Phil Goff delighted Alf yesterday when he insisted he will lead the Labour Party into the election and anyone suggesting otherwise is flogging a dead horse.
But where is he taking them?
Readers who are unsure of the answer will get a hint – a strong hint – if they study the cartoon above.
And it seems Labour’s fate is sealed, no matter what it does.
If they change leader, they are electorally dommed anyway.
A party leader in firm control – of course – would not have to tell the news media he is the leader. It would be obvious.
But Phil has been facing renewed speculation about his position, following recent poor polls and reports that a meeting of Labour’s front bench discussed the leadership.
The great news for we Nats – as Stuff reports – is that a new poll shows Labour’s slide would not be reversed if the party dumped him as leader.
Labour’s slide would not be reversed if the party dumped Phil Goff as leader, a new poll shows.
Nearly two-thirds of respondents said they would not change their vote if Mr Goff was replaced.
This news has been seized on by fellow bloggers, such as Whaleoil here.
Kiwiblog looks at the desertion of Labourites to the Greens.
He refers us to this report at Stuff.
The Greens have leapt to 11 per cent in today’s Fairfax Media-Research International Poll – and their rise has come at the expense of Labour, which has slumped to 25.7 per cent.
With 86 days until the election, there are echoes of 2002 in the latest poll results.
That year National crashed to a disastrous 20.9 per cent vote on election night, with supporters panicked into voting strategically for the minor parties, particularly NZ First, after deciding Bill English had no hope of victory.
Kiwiblog also has crack at working out the fates of MPs such as Raymond Huo, Carol Beaumont, Kelvin Davis, Carmel Sepuloni, Rick Barker, Stuart Nash and Steve Chadwick. Depending on this that and the other, they look like goners.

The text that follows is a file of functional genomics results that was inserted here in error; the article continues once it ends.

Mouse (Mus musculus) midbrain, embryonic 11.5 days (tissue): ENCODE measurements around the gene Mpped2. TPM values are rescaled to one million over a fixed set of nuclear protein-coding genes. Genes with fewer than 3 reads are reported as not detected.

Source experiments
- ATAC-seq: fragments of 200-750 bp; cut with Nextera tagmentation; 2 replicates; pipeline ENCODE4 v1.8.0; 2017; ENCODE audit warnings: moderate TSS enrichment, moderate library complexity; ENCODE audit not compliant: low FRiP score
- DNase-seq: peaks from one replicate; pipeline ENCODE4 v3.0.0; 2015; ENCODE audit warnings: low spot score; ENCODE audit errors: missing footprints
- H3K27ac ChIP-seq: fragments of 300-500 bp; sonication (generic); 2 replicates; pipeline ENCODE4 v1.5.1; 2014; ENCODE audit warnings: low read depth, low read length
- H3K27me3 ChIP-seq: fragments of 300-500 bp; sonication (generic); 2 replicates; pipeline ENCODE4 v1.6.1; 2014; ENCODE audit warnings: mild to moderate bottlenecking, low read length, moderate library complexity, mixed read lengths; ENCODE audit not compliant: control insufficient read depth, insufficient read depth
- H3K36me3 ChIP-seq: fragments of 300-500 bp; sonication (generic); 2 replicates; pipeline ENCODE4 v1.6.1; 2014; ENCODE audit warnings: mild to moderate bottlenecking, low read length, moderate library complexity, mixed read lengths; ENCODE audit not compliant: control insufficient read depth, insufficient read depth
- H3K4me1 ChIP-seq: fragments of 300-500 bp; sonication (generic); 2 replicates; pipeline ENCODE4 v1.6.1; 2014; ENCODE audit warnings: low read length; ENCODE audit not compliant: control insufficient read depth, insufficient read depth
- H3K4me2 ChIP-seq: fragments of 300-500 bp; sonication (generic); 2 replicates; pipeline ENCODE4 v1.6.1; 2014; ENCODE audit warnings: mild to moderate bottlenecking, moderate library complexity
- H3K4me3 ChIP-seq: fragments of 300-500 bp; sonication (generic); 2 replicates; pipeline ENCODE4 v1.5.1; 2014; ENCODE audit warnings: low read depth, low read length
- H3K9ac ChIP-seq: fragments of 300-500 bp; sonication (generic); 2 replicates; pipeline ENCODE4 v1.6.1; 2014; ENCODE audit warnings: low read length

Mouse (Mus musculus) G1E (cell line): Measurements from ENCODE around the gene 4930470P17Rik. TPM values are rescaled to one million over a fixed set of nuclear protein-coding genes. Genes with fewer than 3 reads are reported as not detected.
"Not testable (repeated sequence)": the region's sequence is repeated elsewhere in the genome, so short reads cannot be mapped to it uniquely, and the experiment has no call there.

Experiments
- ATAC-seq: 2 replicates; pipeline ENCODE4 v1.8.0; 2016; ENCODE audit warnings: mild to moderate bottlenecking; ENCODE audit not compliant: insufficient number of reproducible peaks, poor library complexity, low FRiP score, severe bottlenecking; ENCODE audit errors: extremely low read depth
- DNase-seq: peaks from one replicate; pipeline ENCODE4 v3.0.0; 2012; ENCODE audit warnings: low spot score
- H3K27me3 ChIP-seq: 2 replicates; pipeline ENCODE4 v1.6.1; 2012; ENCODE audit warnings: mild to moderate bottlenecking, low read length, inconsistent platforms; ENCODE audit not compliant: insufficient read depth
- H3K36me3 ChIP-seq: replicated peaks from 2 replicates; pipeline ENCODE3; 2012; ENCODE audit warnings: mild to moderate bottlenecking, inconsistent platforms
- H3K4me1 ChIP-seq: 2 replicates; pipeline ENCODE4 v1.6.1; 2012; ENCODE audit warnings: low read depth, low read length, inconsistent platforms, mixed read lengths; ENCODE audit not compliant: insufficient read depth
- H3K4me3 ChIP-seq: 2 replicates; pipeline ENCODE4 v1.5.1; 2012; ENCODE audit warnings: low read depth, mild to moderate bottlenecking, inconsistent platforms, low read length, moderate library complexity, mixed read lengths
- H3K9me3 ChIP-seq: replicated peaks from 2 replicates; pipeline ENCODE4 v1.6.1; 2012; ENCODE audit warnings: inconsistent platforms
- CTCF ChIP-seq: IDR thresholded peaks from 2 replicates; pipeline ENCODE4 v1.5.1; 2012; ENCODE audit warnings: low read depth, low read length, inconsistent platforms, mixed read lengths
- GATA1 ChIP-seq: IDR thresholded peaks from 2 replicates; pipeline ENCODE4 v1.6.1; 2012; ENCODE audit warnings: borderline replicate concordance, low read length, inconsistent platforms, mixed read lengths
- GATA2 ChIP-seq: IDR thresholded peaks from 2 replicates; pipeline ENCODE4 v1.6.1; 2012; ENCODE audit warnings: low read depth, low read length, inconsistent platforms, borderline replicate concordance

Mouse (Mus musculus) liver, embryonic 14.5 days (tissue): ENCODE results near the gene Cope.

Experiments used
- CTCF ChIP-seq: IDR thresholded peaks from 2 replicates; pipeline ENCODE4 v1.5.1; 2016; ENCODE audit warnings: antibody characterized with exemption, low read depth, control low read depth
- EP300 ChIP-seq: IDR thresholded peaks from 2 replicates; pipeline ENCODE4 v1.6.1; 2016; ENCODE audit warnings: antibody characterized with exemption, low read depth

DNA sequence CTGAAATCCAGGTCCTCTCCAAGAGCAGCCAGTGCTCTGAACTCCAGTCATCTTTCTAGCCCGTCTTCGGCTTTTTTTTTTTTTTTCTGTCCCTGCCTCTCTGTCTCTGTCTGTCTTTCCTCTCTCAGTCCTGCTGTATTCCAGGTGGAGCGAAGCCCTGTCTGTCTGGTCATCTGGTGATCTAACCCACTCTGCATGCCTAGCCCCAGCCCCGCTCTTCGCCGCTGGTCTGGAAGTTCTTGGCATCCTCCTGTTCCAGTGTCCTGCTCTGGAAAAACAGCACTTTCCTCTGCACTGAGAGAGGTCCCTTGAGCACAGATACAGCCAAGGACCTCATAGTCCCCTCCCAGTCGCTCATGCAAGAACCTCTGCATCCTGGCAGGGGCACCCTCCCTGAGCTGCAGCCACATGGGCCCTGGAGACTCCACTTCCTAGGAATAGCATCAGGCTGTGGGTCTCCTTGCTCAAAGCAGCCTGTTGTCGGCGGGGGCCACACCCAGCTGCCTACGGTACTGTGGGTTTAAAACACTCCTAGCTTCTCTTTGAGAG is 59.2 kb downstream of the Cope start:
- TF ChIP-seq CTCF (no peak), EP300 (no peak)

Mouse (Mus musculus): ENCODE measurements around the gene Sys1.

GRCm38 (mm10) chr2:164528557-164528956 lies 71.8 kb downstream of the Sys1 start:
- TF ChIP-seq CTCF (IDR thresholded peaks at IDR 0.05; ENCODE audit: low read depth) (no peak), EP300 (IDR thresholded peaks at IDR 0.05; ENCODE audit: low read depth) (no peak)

Oh dear, what a shame.
Alf is most fascinated with the finding that nearly two-thirds of the polls respondents said they would not change their vote if Goff was replaced.
But as speculation about his leadership rumbles on, the result is hardly good news, with 20 per cent saying they would be more likely to vote Labour if he was gone.
A leadership change has more appeal to younger voters. Among those aged under 35, almost 30 per cent are most likely to switch to Labour under a new leader.
Mrs Grumble notes that female voters continue to be turned off by the party – with support dipping by 2 per cent.
More women would like to see Mr Goff as prime minister, up from 5.9 per cent to just over 8 per cent, but compared with John Key, who holds steady at around 50 per cent of female support, most women surveyed do not see Mr Goff as a viable alternative.
So it is in these circumstances that Goff is insisting he will lead the Labour Party into the election.
But he is far from convincing on many fronts.
For example, he has dismissed reports about what happened at a recent caucus meeting as wrong.
He said caucus meetings are confidential and is batting away questions about possible leaks from within the Labour team.
Yes, they are supposed to be confidential.
But what planet does he inhabit if he believes nothing ever leaks from confidential meetings?